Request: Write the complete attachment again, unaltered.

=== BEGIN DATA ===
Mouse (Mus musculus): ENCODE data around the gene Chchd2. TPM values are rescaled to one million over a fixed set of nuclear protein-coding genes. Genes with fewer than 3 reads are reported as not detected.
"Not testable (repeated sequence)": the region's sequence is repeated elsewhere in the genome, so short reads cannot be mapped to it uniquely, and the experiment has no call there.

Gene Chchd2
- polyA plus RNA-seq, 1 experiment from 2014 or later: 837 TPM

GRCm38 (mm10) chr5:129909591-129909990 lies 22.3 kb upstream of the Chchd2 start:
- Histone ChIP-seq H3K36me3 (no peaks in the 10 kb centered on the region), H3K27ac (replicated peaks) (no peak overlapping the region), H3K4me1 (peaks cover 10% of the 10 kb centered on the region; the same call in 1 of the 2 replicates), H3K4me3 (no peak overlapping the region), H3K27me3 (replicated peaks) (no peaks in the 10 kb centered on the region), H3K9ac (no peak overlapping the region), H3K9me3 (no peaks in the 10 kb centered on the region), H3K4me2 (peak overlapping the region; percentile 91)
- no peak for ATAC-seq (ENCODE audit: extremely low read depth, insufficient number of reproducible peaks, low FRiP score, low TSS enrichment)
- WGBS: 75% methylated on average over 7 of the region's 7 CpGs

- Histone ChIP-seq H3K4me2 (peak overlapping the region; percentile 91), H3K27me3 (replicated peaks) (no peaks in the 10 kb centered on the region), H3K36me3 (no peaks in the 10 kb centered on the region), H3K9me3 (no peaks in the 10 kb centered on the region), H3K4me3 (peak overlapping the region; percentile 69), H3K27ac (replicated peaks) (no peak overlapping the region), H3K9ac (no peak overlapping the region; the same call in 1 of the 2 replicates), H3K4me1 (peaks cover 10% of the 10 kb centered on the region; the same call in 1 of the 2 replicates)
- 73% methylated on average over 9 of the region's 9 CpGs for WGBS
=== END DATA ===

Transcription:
Mouse (Mus musculus): ENCODE data around the gene Chchd2. TPM values are rescaled to one million over a fixed set of nuclear protein-coding genes. Genes with fewer than 3 reads are reported as not detected.
"Not testable (repeated sequence)": the region's sequence is repeated elsewhere in the genome, so short reads cannot be mapped to it uniquely, and the experiment has no call there.

Gene Chchd2
- polyA plus RNA-seq, 1 experiment from 2014 or later: 837 TPM

GRCm38 (mm10) chr5:129909591-129909990 lies 22.3 kb upstream of the Chchd2 start:
- Histone ChIP-seq H3K36me3 (no peaks in the 10 kb centered on the region), H3K27ac (replicated peaks) (no peak overlapping the region), H3K4me1 (peaks cover 10% of the 10 kb centered on the region; the same call in 1 of the 2 replicates), H3K4me3 (no peak overlapping the region), H3K27me3 (replicated peaks) (no peaks in the 10 kb centered on the region), H3K9ac (no peak overlapping the region), H3K9me3 (no peaks in the 10 kb centered on the region), H3K4me2 (peak overlapping the region; percentile 91)
- no peak for ATAC-seq (ENCODE audit: extremely low read depth, insufficient number of reproducible peaks, low FRiP score, low TSS enrichment)
- WGBS: 75% methylated on average over 7 of the region's 7 CpGs

- Histone ChIP-seq H3K4me2 (peak overlapping the region; percentile 91), H3K27me3 (replicated peaks) (no peaks in the 10 kb centered on the region), H3K36me3 (no peaks in the 10 kb centered on the region), H3K9me3 (no peaks in the 10 kb centered on the region), H3K4me3 (peak overlapping the region; percentile 69), H3K27ac (replicated peaks) (no peak overlapping the region), H3K9ac (no peak overlapping the region; the same call in 1 of the 2 replicates), H3K4me1 (peaks cover 10% of the 10 kb centered on the region; the same call in 1 of the 2 replicates)
- 73% methylated on average over 9 of the region's 9 CpGs for WGBS